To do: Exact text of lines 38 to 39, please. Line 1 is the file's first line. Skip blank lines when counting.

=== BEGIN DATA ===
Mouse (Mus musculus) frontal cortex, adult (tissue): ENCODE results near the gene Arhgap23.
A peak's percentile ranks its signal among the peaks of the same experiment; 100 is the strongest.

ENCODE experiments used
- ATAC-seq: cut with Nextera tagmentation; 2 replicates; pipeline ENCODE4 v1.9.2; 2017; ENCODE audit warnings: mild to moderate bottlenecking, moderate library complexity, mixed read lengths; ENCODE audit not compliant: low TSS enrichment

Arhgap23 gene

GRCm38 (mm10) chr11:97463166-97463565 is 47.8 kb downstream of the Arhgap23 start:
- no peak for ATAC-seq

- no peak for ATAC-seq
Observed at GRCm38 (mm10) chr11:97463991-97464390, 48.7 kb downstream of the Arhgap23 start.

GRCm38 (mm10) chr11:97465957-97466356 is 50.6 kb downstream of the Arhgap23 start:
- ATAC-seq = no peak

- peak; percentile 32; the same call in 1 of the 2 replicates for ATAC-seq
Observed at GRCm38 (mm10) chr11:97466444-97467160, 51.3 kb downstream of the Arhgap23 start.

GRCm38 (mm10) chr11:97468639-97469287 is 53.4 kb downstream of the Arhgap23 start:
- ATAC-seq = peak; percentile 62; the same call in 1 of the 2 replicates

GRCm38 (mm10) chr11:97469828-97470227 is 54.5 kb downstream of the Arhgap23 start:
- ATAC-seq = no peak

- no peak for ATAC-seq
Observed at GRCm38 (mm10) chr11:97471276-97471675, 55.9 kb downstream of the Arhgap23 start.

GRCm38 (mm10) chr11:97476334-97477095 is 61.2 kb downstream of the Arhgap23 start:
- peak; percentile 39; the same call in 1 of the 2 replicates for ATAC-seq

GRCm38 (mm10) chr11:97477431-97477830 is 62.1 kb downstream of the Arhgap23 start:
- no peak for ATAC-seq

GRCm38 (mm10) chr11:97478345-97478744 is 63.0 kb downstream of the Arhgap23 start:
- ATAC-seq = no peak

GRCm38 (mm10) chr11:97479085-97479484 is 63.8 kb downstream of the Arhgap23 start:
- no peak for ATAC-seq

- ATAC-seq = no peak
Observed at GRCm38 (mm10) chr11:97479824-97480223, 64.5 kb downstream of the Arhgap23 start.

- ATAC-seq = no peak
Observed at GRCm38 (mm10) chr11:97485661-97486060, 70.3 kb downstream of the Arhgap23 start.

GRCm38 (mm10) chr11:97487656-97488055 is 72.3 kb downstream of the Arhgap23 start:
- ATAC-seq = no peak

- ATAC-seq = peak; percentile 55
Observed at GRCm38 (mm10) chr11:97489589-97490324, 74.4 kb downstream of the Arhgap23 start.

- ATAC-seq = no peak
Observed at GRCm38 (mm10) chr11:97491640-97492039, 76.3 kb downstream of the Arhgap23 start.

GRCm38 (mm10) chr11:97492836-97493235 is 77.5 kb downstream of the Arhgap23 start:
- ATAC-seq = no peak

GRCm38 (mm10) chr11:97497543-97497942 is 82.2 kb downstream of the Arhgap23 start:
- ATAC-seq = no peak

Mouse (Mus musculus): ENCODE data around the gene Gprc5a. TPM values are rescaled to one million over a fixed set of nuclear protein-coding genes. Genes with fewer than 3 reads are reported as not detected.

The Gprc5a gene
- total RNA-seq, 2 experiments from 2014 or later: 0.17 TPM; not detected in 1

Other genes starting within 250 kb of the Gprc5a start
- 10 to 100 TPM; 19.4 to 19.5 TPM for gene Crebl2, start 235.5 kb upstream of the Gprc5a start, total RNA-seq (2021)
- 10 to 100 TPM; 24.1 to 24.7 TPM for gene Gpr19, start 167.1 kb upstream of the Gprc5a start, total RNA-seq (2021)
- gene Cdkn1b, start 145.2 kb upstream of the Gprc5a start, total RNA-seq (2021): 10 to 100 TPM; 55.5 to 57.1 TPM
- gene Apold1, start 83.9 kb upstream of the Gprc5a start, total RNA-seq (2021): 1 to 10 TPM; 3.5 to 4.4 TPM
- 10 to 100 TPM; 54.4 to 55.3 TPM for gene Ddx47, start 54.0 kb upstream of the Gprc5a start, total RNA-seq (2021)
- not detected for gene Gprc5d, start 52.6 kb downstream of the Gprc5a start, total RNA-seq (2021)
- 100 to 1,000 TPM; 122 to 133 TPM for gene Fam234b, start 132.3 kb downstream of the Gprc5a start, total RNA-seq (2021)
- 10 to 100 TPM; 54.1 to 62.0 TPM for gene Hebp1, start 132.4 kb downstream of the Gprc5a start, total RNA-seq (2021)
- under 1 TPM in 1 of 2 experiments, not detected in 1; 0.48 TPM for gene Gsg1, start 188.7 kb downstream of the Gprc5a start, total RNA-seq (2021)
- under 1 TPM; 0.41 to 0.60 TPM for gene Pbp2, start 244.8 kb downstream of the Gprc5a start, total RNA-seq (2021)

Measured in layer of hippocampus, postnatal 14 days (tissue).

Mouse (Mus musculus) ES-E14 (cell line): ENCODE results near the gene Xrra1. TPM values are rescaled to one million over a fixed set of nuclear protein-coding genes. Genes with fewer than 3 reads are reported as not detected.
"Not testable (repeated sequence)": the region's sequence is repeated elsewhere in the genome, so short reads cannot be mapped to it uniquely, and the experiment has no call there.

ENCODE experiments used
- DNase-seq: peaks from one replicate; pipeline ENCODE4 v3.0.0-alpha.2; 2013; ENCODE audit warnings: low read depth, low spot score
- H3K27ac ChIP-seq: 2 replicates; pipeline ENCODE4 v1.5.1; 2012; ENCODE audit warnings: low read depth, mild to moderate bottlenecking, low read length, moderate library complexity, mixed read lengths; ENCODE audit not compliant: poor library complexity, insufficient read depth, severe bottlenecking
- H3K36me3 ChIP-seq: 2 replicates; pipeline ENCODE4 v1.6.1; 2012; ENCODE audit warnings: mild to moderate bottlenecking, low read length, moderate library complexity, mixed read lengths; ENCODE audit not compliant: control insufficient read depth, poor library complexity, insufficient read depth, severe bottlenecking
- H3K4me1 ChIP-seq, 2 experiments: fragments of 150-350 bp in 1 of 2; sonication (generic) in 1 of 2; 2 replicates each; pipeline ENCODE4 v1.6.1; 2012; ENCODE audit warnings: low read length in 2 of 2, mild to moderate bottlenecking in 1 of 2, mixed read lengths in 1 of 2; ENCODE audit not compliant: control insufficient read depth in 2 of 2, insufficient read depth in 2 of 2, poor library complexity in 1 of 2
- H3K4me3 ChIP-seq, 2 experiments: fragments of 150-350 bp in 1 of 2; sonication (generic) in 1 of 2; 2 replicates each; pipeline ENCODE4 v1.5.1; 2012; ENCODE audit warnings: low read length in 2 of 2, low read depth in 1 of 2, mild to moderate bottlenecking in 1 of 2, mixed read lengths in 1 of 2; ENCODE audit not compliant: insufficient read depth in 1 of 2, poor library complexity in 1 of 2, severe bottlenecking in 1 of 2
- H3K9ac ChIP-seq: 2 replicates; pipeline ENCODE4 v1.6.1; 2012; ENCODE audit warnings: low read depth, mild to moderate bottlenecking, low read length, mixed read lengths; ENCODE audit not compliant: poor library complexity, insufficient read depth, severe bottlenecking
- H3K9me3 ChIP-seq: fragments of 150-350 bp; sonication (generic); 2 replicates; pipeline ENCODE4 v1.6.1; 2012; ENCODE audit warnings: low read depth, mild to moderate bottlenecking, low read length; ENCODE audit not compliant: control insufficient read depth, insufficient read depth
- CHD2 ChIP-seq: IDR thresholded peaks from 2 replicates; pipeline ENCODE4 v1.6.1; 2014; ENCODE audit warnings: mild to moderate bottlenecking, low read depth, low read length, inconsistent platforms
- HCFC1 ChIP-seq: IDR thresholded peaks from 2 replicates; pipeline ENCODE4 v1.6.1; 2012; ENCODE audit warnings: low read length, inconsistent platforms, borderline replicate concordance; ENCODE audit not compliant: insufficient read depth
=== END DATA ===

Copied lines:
GRCm38 (mm10) chr11:97492836-97493235 is 77.5 kb downstream of the Arhgap23 start:
- ATAC-seq = no peak